• Kivaari June 6, 2016, 5:50 pm

    I am convinced that this is more of a club than a shotgun. The shooter looks like he is unfamiliar with operating the gun. I’d like to see how a Washington state cop would view this ATF-approved gun. I’m pretty sure you’d end up in jail. Perhaps having an 18″ M870 and skill would be a better choice to use.

  • Matt June 6, 2016, 5:43 pm

    Last summer, after the GA review came out, I ordered one of their models. I later, after hearing nothing back from them like a confirmation of my order etc, emailed the guy to cancel the order. He fired right back, saying my gun was done and ready to ship. He came back eventually and said he’d cancel but there was a restocking fee. I asked where that was ever disclosed to me, he countered with “it’s on the website”. Well, it’s not on the order form or anywhere else…but it is in the FAQs, buried. I wanted to buy the gun and I didn’t read the FAQs. He finally relented and didn’t charge the restock fee, but WTF?? I told him multiple times it is unethical to charge a restock that isn’t disclosed to the customer and that customers should not have to search for that info only to find it buried in FAQs. I told him I didn’t want to buy from a company that treated customers like that. It’s probably a fine company and all, but I was not impressed and felt a little slighted that I had to fight so hard to get my money back. I canceled because of the lack of communication from them. I’d hate to own the gun, have a problem and have them treat me this way when they had all the leverage. No thanks. Not for the kind of money they want for these shotguns. Cool product idea, have no idea if it really delivers or not. And I won’t be finding out. Haven’t went to their website since last August when this all went down…hopefully they listened and at least prominently and proactively display the restock fee for cancelation. If I’d have known, I would have avoided placing the order. They had a backlog and just sold it to the next customer in line. Turned out ok in the end. To their credit, I did get all my money back on my visa. Just wish it wouldn’t have been a hassle.

  • Richard Taylor June 6, 2016, 5:37 pm

    I had problems with Hornady in my Keltec .32 auto when other ammo worked fine.
    When compared to the Remington brass I had when I bought the Hornady. I saw that the rim of the Hornady was thicker than the Remington causing the round to catch between the slide and the extractor and not feed into the barrel. I removed the extractor and removed some of the material, with a file making the gap for the round bigger and rounded the sharp edge on the bottom of the extractor.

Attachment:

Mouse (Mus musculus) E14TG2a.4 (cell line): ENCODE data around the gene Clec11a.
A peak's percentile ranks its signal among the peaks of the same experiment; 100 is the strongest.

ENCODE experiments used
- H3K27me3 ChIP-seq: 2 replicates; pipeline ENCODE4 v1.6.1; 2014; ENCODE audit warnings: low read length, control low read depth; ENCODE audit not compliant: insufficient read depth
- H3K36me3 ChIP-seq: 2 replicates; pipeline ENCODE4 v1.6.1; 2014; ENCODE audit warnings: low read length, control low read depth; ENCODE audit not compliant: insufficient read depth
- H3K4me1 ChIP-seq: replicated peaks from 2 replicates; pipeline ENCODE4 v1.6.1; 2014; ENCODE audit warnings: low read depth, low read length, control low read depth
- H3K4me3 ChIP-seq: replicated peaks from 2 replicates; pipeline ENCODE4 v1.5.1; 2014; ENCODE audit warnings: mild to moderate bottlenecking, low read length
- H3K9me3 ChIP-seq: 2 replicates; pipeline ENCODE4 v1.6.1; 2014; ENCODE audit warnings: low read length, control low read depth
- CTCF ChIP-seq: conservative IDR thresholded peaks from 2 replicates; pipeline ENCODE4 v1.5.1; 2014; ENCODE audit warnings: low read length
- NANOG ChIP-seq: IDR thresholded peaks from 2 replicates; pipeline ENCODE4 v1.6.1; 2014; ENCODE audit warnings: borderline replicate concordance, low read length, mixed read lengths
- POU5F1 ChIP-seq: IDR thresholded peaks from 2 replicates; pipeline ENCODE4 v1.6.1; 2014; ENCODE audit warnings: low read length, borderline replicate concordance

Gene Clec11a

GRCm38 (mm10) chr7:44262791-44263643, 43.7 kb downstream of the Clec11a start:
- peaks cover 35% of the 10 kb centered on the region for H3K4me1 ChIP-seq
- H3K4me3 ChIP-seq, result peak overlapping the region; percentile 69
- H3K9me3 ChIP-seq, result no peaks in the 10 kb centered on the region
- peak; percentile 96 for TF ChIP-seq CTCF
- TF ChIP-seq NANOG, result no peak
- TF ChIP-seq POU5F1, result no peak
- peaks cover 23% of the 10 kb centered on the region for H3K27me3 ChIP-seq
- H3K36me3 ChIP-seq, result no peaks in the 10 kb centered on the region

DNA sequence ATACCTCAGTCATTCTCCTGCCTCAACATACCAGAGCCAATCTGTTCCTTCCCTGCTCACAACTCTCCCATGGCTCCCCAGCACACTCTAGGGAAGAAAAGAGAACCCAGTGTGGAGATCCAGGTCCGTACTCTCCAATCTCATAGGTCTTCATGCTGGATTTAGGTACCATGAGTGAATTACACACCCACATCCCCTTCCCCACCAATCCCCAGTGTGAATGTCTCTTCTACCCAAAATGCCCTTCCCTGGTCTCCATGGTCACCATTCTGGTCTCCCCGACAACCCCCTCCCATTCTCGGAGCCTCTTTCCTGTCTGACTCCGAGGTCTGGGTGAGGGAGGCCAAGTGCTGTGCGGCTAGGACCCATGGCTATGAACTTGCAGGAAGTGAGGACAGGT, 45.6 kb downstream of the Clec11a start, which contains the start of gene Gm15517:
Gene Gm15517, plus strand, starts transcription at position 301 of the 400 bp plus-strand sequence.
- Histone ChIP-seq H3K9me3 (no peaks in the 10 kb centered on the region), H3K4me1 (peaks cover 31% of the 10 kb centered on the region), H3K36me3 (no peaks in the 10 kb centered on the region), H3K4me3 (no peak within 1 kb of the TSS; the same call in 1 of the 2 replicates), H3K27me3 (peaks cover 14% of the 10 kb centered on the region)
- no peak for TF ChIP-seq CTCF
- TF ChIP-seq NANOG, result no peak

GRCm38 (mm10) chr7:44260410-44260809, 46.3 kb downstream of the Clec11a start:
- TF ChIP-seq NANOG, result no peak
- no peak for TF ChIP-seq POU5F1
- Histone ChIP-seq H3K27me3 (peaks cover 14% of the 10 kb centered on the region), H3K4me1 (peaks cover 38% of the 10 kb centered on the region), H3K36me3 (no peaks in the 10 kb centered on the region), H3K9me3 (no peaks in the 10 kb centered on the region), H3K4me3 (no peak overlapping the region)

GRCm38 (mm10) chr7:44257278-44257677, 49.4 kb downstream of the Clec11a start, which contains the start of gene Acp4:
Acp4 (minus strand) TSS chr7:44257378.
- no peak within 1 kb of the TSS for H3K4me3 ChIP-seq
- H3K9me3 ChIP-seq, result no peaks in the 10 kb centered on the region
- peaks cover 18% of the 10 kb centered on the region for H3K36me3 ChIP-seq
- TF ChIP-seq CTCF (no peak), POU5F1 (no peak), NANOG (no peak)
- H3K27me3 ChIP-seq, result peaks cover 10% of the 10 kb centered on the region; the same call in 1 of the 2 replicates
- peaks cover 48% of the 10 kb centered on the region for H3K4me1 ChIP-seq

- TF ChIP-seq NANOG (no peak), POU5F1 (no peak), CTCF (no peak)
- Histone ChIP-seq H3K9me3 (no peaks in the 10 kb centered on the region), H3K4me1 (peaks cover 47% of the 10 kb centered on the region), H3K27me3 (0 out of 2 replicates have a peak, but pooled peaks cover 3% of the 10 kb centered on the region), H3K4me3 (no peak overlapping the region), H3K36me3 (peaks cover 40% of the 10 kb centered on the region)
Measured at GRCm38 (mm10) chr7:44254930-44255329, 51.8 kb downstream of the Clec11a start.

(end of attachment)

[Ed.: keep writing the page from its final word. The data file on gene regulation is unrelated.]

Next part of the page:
After that I had no problems with any round I feed it.

    If you’re gun is picky on brands fixed it. It’s millimeters from failure if one will work and not the other.

  • Norm Fishler June 6, 2016, 3:23 pm

    Is that the fringe of a talacin I see peeking out from under your T-shirt? Shalom!

  • darrenp1976 June 6, 2016, 2:27 pm

    I’ll stick with my catamount fury 1 I bought for 350$ and add 200$ worth of mods for the pistol grip and 6 position stock.Knock on wood, I have yet to have a single hiccup with this mag fed shotgun. I really enjoy it.

  • Steve June 6, 2016, 12:28 pm

    I ran into a strange problem several years ago and the saga continues.
    I was given an auto loader made in the ’80’s.
    It wasn’t feeding shells most of the time. Chamber was shiny as new.
    I finally removed the bbl and tried dropping shells into the chamber.
    Only about 1 out of 5 Remington Heavy Dove Loads (20 ga) would drop in.
    Estate and Winchester are no problem.
    I took the bbl off my Japanese made A-5 and the Remingtons dropped right in.
    I wrote it off to the shotgun’s manufacture…..until I bought an 870 made in 1950, during the paper hull (which were known to swell) era.
    The Remington shells wouldn’t feed in the Remington shotgun.
    I have about 5 boxes made over about 5 years that have the same issue.
    It appears that they have their crimper set too deep and it’s mushrooming the plastic just below the crimp.
    After all this time, I think I’ll contact the manufacturer. They prob won’t do anything for me, but maybe they’ll fix the issue.
    As for the shotgun you tested, if it’s not dependable, would you trust it in the situation it’s intended for?
    It’s one thing when you have feed problems hunting birds and another when your life depends on it.
    Get an old 870. Put a mag extension on if you want.

  • Robbee June 6, 2016, 11:53 am

    I don’t want to spend my hard earned money on a finished product (and let’s face it, if the manufacturer makes it available, they are telling me it’s done, come get it) just to pay even more (time, s&h, gas money etc.) to make it the product I was supposed to be getting in the first place. You made it look like a piece of junk and then tried to make excuses.

  • Kevin June 6, 2016, 10:54 am